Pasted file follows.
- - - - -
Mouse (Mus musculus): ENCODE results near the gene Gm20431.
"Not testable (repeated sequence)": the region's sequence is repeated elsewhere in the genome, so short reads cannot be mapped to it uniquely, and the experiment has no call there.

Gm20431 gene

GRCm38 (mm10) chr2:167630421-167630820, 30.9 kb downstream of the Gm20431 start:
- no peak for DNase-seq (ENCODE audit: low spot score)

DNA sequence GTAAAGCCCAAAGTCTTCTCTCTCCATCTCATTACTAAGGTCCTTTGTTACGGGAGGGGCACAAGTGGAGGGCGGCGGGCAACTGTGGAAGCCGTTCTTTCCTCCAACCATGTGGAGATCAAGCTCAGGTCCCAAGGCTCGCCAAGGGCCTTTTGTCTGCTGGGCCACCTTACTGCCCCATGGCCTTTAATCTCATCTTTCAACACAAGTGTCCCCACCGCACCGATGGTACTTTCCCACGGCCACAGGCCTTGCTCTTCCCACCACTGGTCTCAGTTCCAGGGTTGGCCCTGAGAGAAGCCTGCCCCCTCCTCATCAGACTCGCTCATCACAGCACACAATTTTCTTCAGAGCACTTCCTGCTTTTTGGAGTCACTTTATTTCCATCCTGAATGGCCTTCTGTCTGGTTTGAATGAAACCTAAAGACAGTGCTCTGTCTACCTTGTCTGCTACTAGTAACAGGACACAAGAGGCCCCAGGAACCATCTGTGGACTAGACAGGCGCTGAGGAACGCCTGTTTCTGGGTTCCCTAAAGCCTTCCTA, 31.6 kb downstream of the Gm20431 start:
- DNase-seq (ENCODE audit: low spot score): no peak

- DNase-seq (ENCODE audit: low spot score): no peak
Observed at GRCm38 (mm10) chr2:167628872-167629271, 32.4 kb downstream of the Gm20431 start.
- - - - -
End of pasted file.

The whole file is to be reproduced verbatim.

Mouse (Mus musculus): ENCODE results near the gene Gm20431.
"Not testable (repeated sequence)": the region's sequence is repeated elsewhere in the genome, so short reads cannot be mapped to it uniquely, and the experiment has no call there.

Gm20431 gene

GRCm38 (mm10) chr2:167630421-167630820, 30.9 kb downstream of the Gm20431 start:
- no peak for DNase-seq (ENCODE audit: low spot score)

DNA sequence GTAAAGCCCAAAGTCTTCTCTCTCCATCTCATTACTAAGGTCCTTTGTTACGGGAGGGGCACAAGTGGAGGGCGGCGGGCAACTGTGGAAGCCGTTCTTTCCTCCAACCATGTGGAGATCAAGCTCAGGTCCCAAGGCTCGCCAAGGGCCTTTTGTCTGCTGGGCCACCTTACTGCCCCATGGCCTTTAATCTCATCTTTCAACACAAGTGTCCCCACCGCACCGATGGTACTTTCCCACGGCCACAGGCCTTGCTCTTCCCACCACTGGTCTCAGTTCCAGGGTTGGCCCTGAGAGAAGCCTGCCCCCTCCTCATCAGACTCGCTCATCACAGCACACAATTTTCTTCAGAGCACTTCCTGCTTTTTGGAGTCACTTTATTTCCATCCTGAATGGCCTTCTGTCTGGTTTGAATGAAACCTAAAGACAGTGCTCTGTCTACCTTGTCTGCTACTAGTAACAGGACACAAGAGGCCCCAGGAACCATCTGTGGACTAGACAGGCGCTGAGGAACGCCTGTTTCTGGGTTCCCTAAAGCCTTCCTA, 31.6 kb downstream of the Gm20431 start:
- DNase-seq (ENCODE audit: low spot score): no peak

- DNase-seq (ENCODE audit: low spot score): no peak
Observed at GRCm38 (mm10) chr2:167628872-167629271, 32.4 kb downstream of the Gm20431 start.